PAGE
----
Here's a yoga side effect I didn't expect: I've been getting rid of my clothes. The bag in my closet that's been collecting Goodwill donations for months and months, very slowly, is now full to overflowing. My theory regarding this phenomenon is threefold.
First, I've bought a few pairs of leggings and some sports bras, and I feel less guilty buying new stuff if I give away some old stuff to balance it out.
Second, sayonara size zero jeans from the bad break-up that sent me to the elliptical an hour a day five days a week with no appetite. I'll never be a size zero again because I've developed some coping skills healthier than starvation. I'm over it. The same can be said for my fat jeans, the just-in-case jeans. Buh bye.
The third thing is a little more difficult to put into words. I'm lightening up. I'm feeling freer to simplify. Now don't get me wrong. I'm hardly prepared to pack a nap sack and become a nomad. No sane human being who's seen my apartment or my
It's pretty incredible, now that I've been looking for it, to notice how far fear's tentacles have reached into my life. In the case of my closet: how many times have I pulled out that same red button-down, the one that tugs in the shoulders and gaps in the bust, that I haven't worn in ages, and thought, well, you never know. What if I need it someday. It might look really good under a blazer, if the occasion arises. I'd hate to not have it if I need it… Fear thoughts. Thoughts based on a premise of lack and chaos. The consequence is small in this case, just one more heavy hanger on the rack, but it's a symptom of a more systemic sickness.
I've been working for years, through study and thought and thought and more thought, on internalizing the opposite premise--that the universe is abundant and supportive. It's often felt like a struggle and I've felt like a failure more often than I've felt faithful. Over the past 29 days, yoga has turned those thoughts into a practice, a part of me, a muscle memory. Without trying, and thus without giving myself anything to be mad at myself for, these ideas are becoming actions and my life is transforming as much as, or more than, my body.
How cool and special that today is the winter solstice, the day the "sun stands still," the darkest day of the year. It's a day to acknowledge darkness and to allow transformation and healing as the days begin to grow longer. It's also day 29 of my yoga journey. What friggin luck! A perfect day to acknowledge the dark ghosts in my closet, so to speak, and to make space for the natural transformation that is taking place.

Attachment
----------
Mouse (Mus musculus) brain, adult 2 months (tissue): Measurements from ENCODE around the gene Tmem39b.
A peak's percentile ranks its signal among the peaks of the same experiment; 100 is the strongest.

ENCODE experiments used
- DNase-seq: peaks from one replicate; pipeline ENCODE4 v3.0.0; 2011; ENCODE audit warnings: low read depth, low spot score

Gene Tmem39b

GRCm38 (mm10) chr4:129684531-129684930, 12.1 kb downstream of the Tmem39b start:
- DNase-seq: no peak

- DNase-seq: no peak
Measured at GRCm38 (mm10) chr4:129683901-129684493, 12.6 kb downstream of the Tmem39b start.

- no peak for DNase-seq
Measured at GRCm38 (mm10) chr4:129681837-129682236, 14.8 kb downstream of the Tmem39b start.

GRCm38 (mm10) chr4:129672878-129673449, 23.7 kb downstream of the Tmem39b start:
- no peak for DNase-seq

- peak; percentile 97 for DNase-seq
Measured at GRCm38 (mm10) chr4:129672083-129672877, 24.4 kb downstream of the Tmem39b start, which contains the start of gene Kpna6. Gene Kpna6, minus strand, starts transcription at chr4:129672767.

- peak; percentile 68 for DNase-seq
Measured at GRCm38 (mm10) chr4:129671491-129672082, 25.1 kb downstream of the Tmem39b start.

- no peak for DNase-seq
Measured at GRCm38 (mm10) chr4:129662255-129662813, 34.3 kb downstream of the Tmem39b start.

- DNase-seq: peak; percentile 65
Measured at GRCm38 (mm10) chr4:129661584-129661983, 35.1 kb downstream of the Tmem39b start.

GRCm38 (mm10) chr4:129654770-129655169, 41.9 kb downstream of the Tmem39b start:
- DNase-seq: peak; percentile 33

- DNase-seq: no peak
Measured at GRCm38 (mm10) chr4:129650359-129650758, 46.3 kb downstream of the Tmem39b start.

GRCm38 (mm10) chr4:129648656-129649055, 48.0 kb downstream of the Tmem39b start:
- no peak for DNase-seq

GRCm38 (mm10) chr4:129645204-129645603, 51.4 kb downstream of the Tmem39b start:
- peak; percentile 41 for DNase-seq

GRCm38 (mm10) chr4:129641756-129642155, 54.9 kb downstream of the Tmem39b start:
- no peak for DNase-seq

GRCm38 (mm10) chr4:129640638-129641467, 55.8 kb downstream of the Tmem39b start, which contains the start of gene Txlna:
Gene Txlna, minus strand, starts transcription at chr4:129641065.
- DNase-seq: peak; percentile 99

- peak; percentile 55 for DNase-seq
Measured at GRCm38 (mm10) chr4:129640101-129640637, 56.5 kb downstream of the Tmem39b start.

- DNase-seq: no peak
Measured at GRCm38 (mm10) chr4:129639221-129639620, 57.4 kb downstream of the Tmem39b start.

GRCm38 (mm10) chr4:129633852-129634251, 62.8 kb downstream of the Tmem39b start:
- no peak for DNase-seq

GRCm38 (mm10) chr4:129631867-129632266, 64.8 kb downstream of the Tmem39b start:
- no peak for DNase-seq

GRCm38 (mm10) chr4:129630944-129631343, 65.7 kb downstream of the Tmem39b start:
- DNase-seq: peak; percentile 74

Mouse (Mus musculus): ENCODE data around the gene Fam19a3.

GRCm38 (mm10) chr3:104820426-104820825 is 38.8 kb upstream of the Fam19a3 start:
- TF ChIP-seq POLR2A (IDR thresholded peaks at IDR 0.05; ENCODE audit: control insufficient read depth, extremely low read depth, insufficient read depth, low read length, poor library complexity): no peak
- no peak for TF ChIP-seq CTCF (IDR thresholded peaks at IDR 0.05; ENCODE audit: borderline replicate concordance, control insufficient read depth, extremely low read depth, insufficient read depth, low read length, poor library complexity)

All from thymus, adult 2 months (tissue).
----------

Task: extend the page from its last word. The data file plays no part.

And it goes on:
I feel compelled to make an announcement or write a song or do a dance or something. This seems important!
Today I acknowledge all of my teachers, and especially the darkness, the pain. I acknowledge fear, the source of so much of my pain--all of it? could that be?--and I give it a big sloppy symbolic smooch on the lips. Look at where you've brought me, fear! I've been twisted and stretched, inverted and opened, tearful, shaky, sweaty, sore, embarrassed and exhausted. What a gift! What an adventure!
Tomorrow will be a longer day, the first in a progression of days that grow longer. It's so perfect it's almost absurd. Standing on the precipice of Day 30, I can feel that same shift from darkness to lightness happening in my spirit and my life. I'm quite certain that the balance has finally tipped. Now love compels me to move more often and more persuasively than fear. Sure, I've still got a closet full of clothes I'll never wear to sort through, over time, with some patience and maybe even a little reverence, but I can tell you this for sure: the red button-down doesn't stand a chance.
Photo credit: Me. Please use responsibly :)
Something has happened
to my understanding of existence
that now makes my heart always full of wonder
--from “Today” by Hafiz, translated by Daniel Ladinsky
It’s pain, the greatest gift,
though you may not believe me
now in your Honda in your Hummer
on your bike in your blue jeans in a condo
in the city in the suburbs in the chase in the venture
and the planning for the next big thing to hit.
It’s true, though, that pain is the widest door
for wonder and kindness to walk through.
Just watch: open up.